Friday, May 24, 2013

Book Giveaway: The Sea of Innocence by Kishwar Desai

Kishwar Desai is the author of the bestselling books ‘Witness the Night’ and ‘Origins of Love’. In both her previous books, she has taken inspirations from topical issues to build fast-paced thrillers. I loved both her books.

I was waiting eagerly for her third book: ‘The Sea of Innocence’

And guess what? I also have 1 copy of the book for Giveaway.

Giveaway copy is sponsored by MySmartPrice Books. MySmartPrice Books offer a smart way to find the best online deal for books.

ABOUT THE BOOK: From the Publisher’s website:

Goa, south India. A beautiful holiday hideaway where hippies and backpackers while away the hours. But beneath the clear blue skies lies a dirty secret…

Simran Singh is desperate for a break and some time away from her busy job as a social worker-come-crime investigator. And so the unspoilt idyll of Goa seems just the place - white beaches, blue seas and no crime. 

But when a disturbing video appears on her phone, featuring a young girl being attacked by a group of men, she realises that a darkness festers at the heart of this supposed paradise. And when she discovers out that the girl is Liza Kay, a British teenager who has gone missing, she knows she must act in order to save her.

But first Simran must break through the web of lies and dark connections that flourish on these beaches. Everyone, it seems, knows what has happened to the girl but no one is prepared to say. And when more videos appear, and Simran herself is targeted in order to keep her quiet, the paradise soon becomes a living nightmare.

Read more about the book here, and an Author interview here. Here’s the book’s GoodReads page.


You just need to follow these super- simple steps:
1. Leave a comment at the end of this post if you are interested in this book.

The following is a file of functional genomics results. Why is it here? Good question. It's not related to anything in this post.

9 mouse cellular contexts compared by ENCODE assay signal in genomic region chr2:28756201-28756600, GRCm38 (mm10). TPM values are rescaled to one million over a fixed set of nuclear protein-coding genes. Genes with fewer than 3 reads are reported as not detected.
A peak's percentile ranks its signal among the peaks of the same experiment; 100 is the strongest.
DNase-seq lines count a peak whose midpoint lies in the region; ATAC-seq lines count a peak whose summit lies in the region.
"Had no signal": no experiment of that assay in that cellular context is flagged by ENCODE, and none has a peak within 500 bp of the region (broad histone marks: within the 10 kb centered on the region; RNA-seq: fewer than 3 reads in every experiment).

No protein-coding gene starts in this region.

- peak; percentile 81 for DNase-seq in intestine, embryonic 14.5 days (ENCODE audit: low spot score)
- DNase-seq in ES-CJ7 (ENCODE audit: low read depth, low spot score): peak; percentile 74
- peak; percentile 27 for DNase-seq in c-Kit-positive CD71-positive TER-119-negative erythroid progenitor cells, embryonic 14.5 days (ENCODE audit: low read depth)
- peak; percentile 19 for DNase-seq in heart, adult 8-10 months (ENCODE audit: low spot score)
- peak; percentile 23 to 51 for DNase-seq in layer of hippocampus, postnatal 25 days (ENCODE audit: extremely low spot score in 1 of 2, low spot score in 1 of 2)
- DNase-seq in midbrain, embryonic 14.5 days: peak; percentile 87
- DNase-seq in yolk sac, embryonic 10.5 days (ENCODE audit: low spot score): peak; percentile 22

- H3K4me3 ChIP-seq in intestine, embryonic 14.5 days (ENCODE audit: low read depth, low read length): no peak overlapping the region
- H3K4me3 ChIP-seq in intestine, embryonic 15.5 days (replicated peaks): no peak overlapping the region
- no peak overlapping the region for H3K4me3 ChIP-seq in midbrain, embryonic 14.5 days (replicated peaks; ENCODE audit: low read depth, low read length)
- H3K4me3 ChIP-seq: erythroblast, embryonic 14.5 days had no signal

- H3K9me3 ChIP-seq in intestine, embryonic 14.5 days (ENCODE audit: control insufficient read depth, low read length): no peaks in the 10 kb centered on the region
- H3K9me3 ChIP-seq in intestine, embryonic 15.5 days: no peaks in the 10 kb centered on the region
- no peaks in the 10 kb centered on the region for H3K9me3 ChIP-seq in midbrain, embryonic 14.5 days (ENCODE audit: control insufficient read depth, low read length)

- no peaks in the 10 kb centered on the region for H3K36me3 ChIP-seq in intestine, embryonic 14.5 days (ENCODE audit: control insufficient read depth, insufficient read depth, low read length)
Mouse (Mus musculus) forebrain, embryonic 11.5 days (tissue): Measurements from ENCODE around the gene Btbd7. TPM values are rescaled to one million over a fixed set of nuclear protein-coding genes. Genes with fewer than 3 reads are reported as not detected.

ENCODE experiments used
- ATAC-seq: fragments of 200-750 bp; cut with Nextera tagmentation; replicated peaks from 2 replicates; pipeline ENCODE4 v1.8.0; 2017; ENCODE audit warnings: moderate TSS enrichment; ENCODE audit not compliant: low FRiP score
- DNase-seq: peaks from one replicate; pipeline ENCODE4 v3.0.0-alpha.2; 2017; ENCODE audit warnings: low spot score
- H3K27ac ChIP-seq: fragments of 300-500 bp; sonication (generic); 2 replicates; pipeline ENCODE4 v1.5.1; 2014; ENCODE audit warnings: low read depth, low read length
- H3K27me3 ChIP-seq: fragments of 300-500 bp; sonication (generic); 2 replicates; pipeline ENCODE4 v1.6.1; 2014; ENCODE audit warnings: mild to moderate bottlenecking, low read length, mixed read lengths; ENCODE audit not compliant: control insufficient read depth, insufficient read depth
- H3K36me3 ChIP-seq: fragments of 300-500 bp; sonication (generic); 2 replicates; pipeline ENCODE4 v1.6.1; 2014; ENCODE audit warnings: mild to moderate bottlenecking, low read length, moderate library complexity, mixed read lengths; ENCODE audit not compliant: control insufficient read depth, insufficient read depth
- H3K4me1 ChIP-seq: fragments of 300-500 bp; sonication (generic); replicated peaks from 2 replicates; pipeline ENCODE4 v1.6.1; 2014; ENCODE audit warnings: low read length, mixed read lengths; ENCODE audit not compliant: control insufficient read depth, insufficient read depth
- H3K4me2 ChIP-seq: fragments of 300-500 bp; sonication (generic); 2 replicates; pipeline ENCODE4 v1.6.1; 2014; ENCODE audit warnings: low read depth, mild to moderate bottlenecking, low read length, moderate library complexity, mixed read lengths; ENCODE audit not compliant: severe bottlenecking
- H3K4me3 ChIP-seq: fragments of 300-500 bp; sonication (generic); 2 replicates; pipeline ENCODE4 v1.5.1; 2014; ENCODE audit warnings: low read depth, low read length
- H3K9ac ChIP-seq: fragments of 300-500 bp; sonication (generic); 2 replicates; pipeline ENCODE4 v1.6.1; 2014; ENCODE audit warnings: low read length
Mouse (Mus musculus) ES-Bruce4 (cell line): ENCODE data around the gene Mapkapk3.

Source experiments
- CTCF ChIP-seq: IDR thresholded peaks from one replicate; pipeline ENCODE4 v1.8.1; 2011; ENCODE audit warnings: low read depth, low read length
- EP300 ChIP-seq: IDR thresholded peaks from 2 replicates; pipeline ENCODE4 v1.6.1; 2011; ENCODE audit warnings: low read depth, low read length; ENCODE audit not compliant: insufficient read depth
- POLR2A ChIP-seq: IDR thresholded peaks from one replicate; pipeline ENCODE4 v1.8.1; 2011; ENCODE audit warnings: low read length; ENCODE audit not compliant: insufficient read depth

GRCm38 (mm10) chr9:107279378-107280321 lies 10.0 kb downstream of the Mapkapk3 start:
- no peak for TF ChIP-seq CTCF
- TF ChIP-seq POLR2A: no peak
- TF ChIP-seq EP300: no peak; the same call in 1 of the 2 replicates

2. You need to ‘ Like’ the Facebook pages of this Blog and MySmartPrice Books. So, please leave your Facebook IDs with your comments.

1. Each person can comment only once.
2. The last date of this Giveaway is 15th June 2013.
3. The winner will be chosen through
4. The book will be sent to an address in India only.
5. After the result is announced, the winner must respond with his/her address within 7 days.

So, what are you waiting for? It can't get any more simple! 


Book Review: The Lonely Monarch by Sunil Gangopadhyay

Title: The Lonely Monarch
Author: Sunil Gangopadhyay (translated by Swapna Dutta)
Publisher: Hachette India
Pages: 248
Price: Rs 350
Genre: Literary Fiction / Historical Fiction /Theatre / Translation
Rating: 9/10
Format: Paperback

It took me a while to begin this book. ‘The Lonely Monarch’ by Sunil Gangopadhyay, beautifully translated by Swapna Dutta, was supposed to be about Bengali theatre of the 1920s. I felt I would not be able to relate to it, since I knew nothing about either theatre in general or Bengali theatre in particular. Then I read the ‘translator’s note’, where she herself admits that she “knew very little about the theatre scene in Bengal and even less about the people involved in it”, and yet she was fascinated and enthralled by the book. That did it for me. And I am grateful, I read it.

‘The Lonely Monarch’ is the story of the stalwart of Bengali theatre, Sisirkumar Bhaduri, in the early twentieth century. Although the story is about a real, revered personality from the theatre world, yet this book is not a biography. As the author says, “basing it on facts, as far as possible, I’ve had to fill the available framework with my imagination.”